Everyone needs to be touched. Infants deprived of human touch will fail to thrive, sicken, and even die. Children instinctively seek out touch, and a failure to do so is considered a red flag for possible neurological problems or possible abuse. As we grow older, we tend to touch less. Seniors are the least touched group in our society.
Many adults rationalize that touch isn't important. If we didn't grow up in a family that touched each other, that is a justification for the lack of touch today. Touch can come to be associated exclusively with sexuality. After a time, we forget that we need to be touched now as much as we did as when we were young.
That happened to me, without even realizing it. I didn't grow up in a family that made physical contact. Kisses, hugs -- rarely expressing feelings at all much less those of love, but that's another story -- just didn't happen. How much that influenced a few wild periods in my "adult" years, I wouldn't even begin to speculate.
Interestingly, once I went on anti-depressants around age 30 and began to have a somewhat rational outlook on the world, I figured out that sex and love weren't the same thing, that that crazy roller coaster drama I thought was love really wasn't, and I started looking for a mate rather than a mating. Consequently, since I also don't have many good friends and none of them are touch people, my opportunities for physical contact sharply declined, first because I was getting my head together and then because I didn't feel like sleeping around anymore.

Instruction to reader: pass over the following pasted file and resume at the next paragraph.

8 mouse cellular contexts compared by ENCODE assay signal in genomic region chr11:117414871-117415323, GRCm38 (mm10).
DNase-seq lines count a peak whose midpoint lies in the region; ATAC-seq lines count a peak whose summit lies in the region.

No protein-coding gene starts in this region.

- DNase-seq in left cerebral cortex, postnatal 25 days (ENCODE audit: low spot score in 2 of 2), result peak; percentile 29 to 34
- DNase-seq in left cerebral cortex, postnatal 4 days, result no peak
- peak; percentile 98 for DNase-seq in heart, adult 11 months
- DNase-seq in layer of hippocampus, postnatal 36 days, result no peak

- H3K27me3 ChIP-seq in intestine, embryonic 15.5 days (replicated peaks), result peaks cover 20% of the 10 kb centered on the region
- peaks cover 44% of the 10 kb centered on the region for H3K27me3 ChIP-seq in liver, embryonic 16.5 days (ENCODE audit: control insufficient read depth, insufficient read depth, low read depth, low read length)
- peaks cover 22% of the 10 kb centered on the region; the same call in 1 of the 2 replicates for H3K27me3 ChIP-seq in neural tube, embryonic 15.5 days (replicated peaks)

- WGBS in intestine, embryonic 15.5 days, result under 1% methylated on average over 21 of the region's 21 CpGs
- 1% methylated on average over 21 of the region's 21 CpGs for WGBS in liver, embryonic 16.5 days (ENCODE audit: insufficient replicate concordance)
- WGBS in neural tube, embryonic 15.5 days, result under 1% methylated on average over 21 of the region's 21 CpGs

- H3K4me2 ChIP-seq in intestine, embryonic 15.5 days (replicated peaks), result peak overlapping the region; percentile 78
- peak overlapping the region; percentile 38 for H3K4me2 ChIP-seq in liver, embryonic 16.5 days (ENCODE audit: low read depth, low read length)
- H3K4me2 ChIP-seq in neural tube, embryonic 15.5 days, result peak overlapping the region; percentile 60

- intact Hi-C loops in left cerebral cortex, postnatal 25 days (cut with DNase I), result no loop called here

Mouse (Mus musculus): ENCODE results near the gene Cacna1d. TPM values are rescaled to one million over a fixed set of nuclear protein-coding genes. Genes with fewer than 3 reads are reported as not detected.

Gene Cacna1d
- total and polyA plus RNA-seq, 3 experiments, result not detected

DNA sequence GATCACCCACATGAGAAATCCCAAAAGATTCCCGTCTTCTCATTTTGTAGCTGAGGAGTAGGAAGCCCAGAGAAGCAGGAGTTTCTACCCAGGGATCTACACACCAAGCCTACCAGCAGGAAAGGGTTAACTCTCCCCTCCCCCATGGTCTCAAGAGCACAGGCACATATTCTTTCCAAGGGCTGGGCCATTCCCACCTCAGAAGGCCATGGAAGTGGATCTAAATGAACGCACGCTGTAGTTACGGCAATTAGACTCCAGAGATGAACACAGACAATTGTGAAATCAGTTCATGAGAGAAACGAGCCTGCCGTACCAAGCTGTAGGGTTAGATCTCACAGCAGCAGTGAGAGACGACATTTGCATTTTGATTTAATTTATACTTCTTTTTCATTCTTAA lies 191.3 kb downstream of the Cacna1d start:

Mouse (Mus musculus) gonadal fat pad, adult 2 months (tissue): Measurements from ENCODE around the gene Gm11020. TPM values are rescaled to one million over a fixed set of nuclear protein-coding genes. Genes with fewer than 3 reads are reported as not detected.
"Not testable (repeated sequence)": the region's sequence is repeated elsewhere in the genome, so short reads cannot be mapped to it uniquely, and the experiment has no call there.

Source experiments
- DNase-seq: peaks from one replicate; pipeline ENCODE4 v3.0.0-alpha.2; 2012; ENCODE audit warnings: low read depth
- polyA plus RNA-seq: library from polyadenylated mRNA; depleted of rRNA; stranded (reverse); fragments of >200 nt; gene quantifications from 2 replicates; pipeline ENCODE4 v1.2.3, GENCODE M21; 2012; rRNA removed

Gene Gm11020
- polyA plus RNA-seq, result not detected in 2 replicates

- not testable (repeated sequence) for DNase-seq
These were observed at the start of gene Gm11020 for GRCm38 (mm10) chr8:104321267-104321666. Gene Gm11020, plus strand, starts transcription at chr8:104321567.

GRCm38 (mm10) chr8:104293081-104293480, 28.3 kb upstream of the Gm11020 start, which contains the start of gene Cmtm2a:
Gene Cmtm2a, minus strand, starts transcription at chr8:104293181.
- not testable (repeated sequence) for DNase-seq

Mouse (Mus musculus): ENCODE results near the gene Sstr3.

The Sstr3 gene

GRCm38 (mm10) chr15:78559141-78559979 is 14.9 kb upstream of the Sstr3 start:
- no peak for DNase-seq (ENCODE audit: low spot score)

I split with my last boyfriend several years ago. I try to avoid rebound relationships or whatever euphemism you want to use, so I took a break from men that also coincided with a huge uptick in my professional life. Between putting my hormones on the back burner to give myself time to get over the last relationship and just not having any time whatsoever to even think about the opposite sex (or sex, period), a big chunk of time went by without me realizing how deeply I had buried everything. Not just the need to be touched, but to touch someone when they want you to touch them.
So when I recently had a bit of up close and personal time, it all came flooding back, nearly overwhelming me. Like a vital part of myself -- which really, it is -- had been completely gone and then put back. It's not even necessarily sexual, just a hunger for the contact of skin to skin.
That experience what part of what made me realize I not only wanted my sexy back but that I needed it. Mostly because I didn't even realize it was gone. I had forgotten that feeling of, I don't know, power over someone else who wants you. I wonder if a lot of people who, like me, don't feel attractive or desirable bury that need for touch. I vaguely remember times when I consciously put away that need, until it just became how it was. Again, it's a vital part of who we are as people. How did I lose that?
More importantly, how do I get it back? I want to feel beautiful and desirable again. Doing so is partly physical -- as in, losing weight, being more fit -- but a lot of it is mental, in the attitude. At least one person found me hot and sexy just the way I am. I'm trying hard to hold on to that feeling, to motivate me in other aspects of this journey.
In the meantime, I think I'll be signing up for monthly massages.